In chapter 5, Fesko focuses on the work of the eschatological Adam. Where the first Adam failed, the second Adam succeeded. He explains the problems introduced by the first Adam which need fixed by Christ:
First, he brought sin and death into the world by his one act of disobedience, which required the shedding of blood in sacrifice to make atonement for sin (Heb. 9:22). Second, there is still the unfinished work of the covenant, the work of the dominion mandate undergirded by obedience to God's commands, completing that labor and entering the eschatological rest of the seventh day. It is this twofold problem that requires resolution, and this is the work of the second or last Adam, Jesus Christ, who comes to remedy the failed work of the first Adam. (p138)
The rest of the chapter is an exploration as to how Christ completes the dominion mandate and the nature of his obedience.
The passages Fesko cites as speaking to Christ fulfilling the dominion mandate are 1 Cor. 15:18-20, 35-49 and the book of Revelation in general. During his explanation of Revelation, Fesko also cites Psalms and Isaiah:
In looking at the results of the consummated kingdom in the Psalms one reads that Christ will "have dominion from sea to sea, and from the River to the ends of the earth!" (Ps. 72:8) Likewise the prophet Isaiah writes concerning Israel as God's servant, a reality that finds its ultimate significance in the work of Christ: "It is too light a thing that you should be my servant to raise up the tribes of Jacob and to bring back the preserved of Israel: I will make you as a light for the nations, that my salvation may reach to the ends of the earth" (Isa. 49:6;cf John 8:12) Clearly, Christ will fulfill the dominion mandate - he will produce offspring that bear his image, the image of God, and fill the new creation to the ends of the earth. The last Adam will extend the temple to the ends of the earth as well, the second aspect of the dominion mandate. (p142)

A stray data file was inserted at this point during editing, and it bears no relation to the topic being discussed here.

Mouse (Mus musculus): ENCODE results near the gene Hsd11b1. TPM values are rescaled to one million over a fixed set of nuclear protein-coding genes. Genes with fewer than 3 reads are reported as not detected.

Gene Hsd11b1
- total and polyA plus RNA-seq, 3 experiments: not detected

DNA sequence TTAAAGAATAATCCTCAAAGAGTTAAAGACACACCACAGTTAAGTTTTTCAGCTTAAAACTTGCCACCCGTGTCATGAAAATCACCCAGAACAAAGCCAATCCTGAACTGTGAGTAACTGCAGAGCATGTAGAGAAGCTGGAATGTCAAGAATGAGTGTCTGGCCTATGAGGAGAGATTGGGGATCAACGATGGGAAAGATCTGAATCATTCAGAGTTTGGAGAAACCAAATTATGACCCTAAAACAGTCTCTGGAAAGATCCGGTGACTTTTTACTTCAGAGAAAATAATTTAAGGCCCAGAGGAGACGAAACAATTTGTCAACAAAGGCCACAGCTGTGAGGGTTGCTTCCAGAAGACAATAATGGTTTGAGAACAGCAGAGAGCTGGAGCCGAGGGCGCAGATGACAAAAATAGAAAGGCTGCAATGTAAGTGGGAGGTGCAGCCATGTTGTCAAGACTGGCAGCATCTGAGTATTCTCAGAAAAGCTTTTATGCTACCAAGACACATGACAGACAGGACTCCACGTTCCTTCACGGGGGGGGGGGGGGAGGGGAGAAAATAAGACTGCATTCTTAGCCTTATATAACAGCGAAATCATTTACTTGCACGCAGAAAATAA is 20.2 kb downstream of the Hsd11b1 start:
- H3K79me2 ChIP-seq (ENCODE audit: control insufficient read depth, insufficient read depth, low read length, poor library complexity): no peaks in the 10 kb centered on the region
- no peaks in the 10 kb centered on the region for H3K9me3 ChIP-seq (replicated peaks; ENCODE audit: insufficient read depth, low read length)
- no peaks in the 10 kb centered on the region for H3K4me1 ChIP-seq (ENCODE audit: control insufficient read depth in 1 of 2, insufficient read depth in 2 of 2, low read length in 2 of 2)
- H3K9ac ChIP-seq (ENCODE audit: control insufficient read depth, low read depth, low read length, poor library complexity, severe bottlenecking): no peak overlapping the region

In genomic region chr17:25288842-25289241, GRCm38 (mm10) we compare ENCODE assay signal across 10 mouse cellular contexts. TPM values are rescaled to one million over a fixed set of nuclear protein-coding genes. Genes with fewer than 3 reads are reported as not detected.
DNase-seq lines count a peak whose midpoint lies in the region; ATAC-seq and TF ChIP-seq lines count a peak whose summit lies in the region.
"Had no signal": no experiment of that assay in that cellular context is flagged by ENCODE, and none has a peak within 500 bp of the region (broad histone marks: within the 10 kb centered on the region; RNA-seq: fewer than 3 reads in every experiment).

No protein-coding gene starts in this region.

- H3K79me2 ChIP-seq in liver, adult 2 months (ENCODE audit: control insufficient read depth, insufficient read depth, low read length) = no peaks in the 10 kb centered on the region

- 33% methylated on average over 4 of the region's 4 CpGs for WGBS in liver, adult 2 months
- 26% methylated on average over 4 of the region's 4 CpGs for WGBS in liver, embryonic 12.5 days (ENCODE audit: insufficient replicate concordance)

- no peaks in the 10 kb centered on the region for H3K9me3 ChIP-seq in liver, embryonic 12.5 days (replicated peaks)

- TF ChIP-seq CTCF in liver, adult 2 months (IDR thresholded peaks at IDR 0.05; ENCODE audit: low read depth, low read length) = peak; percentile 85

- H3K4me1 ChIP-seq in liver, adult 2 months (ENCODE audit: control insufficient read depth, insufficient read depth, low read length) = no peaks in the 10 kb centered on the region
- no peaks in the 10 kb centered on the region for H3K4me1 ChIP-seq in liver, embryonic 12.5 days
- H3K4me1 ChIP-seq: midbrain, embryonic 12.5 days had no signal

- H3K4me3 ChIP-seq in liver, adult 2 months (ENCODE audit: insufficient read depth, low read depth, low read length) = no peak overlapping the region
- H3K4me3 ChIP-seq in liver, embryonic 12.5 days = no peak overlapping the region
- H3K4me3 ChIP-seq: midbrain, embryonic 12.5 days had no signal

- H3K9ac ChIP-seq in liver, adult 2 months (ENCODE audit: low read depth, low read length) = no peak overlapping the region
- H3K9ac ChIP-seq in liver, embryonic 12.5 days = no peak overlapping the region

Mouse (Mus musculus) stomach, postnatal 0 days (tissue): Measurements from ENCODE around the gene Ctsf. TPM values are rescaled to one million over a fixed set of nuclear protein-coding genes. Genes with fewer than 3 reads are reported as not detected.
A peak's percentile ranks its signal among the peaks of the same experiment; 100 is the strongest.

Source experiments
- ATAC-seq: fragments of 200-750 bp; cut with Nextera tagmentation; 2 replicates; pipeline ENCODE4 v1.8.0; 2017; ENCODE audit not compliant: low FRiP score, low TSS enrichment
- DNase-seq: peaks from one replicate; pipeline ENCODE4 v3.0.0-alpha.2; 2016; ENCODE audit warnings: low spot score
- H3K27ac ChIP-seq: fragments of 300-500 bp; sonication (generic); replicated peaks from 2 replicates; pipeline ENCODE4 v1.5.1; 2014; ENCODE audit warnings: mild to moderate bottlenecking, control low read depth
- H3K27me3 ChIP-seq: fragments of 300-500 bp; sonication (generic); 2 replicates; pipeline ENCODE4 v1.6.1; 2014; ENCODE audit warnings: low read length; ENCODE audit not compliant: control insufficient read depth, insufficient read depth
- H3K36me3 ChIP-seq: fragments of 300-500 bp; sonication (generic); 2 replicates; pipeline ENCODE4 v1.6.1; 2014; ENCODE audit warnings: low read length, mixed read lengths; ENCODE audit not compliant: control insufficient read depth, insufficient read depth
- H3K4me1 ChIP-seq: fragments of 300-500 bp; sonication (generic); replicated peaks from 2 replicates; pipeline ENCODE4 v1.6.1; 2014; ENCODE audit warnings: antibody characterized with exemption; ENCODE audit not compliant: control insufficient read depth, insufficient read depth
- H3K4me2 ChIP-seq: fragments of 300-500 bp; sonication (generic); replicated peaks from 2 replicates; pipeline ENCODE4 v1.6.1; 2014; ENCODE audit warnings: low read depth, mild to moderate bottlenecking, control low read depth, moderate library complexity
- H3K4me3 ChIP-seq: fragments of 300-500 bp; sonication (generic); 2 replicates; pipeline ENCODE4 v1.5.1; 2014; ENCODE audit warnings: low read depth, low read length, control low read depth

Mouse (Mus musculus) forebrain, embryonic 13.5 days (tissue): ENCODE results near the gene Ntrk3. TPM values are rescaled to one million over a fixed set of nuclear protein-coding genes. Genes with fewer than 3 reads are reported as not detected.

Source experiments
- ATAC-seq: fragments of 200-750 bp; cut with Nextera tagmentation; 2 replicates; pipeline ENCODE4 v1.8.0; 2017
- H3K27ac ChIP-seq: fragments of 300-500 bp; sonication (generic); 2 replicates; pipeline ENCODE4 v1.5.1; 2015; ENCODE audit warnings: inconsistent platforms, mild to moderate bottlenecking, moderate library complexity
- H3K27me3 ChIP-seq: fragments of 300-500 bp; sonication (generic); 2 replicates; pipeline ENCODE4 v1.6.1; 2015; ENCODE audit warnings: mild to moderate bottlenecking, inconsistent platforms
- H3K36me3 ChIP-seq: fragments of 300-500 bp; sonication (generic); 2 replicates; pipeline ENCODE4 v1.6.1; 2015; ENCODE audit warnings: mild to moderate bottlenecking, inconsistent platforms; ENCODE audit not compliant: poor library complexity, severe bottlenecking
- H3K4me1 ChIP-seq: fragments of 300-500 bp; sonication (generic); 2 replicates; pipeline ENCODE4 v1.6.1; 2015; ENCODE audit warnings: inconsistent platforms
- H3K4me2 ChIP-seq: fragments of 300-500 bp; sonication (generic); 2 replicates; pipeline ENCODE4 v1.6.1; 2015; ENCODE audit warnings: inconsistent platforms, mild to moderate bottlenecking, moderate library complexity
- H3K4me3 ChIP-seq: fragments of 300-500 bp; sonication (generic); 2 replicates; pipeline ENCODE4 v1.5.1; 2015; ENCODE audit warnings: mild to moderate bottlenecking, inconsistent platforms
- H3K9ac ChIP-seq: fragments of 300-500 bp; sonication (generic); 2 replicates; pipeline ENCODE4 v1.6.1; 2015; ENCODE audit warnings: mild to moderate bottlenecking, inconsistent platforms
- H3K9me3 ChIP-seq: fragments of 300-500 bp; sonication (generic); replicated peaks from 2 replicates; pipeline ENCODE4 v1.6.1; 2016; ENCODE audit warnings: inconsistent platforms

What a rich, biblical theological and covenantally rooted perspective on the work of Christ. The Reformers were finding echoes of Scripture in the writings of Paul well before Richard Hays' classic work.